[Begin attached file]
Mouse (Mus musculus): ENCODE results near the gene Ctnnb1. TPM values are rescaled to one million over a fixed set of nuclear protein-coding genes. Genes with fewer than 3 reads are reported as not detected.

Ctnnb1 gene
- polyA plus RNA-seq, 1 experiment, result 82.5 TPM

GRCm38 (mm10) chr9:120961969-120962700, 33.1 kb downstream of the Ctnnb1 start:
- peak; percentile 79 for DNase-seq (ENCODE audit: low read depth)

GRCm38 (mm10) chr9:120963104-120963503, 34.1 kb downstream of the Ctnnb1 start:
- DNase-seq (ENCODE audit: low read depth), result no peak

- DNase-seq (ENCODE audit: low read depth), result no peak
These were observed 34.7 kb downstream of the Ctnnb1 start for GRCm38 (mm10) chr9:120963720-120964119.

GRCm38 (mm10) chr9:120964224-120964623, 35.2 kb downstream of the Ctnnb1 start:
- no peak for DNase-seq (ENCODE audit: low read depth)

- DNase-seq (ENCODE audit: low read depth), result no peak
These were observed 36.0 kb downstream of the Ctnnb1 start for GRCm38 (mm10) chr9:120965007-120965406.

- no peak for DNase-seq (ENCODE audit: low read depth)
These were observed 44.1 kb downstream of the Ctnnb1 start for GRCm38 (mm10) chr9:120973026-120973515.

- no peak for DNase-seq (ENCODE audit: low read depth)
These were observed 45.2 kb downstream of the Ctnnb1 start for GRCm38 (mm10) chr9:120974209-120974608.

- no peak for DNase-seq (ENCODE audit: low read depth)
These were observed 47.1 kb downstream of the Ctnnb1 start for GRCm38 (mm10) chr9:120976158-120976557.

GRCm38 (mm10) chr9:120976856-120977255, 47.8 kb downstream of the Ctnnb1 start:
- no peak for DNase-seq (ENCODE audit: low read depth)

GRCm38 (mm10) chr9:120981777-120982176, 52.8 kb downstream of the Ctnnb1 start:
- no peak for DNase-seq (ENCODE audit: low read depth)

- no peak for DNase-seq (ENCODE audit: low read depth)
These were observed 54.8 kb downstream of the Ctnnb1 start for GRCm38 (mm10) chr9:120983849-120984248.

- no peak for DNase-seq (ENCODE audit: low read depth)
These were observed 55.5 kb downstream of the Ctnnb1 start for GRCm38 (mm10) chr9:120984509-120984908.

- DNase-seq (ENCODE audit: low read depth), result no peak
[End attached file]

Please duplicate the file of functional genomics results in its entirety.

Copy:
Mouse (Mus musculus): ENCODE results near the gene Ctnnb1. TPM values are rescaled to one million over a fixed set of nuclear protein-coding genes. Genes with fewer than 3 reads are reported as not detected.

Ctnnb1 gene
- polyA plus RNA-seq, 1 experiment, result 82.5 TPM

GRCm38 (mm10) chr9:120961969-120962700, 33.1 kb downstream of the Ctnnb1 start:
- peak; percentile 79 for DNase-seq (ENCODE audit: low read depth)

GRCm38 (mm10) chr9:120963104-120963503, 34.1 kb downstream of the Ctnnb1 start:
- DNase-seq (ENCODE audit: low read depth), result no peak

- DNase-seq (ENCODE audit: low read depth), result no peak
These were observed 34.7 kb downstream of the Ctnnb1 start for GRCm38 (mm10) chr9:120963720-120964119.

GRCm38 (mm10) chr9:120964224-120964623, 35.2 kb downstream of the Ctnnb1 start:
- no peak for DNase-seq (ENCODE audit: low read depth)

- DNase-seq (ENCODE audit: low read depth), result no peak
These were observed 36.0 kb downstream of the Ctnnb1 start for GRCm38 (mm10) chr9:120965007-120965406.

- no peak for DNase-seq (ENCODE audit: low read depth)
These were observed 44.1 kb downstream of the Ctnnb1 start for GRCm38 (mm10) chr9:120973026-120973515.

- no peak for DNase-seq (ENCODE audit: low read depth)
These were observed 45.2 kb downstream of the Ctnnb1 start for GRCm38 (mm10) chr9:120974209-120974608.

- no peak for DNase-seq (ENCODE audit: low read depth)
These were observed 47.1 kb downstream of the Ctnnb1 start for GRCm38 (mm10) chr9:120976158-120976557.

GRCm38 (mm10) chr9:120976856-120977255, 47.8 kb downstream of the Ctnnb1 start:
- no peak for DNase-seq (ENCODE audit: low read depth)

GRCm38 (mm10) chr9:120981777-120982176, 52.8 kb downstream of the Ctnnb1 start:
- no peak for DNase-seq (ENCODE audit: low read depth)

- no peak for DNase-seq (ENCODE audit: low read depth)
These were observed 54.8 kb downstream of the Ctnnb1 start for GRCm38 (mm10) chr9:120983849-120984248.

- no peak for DNase-seq (ENCODE audit: low read depth)
These were observed 55.5 kb downstream of the Ctnnb1 start for GRCm38 (mm10) chr9:120984509-120984908.

- DNase-seq (ENCODE audit: low read depth), result no peak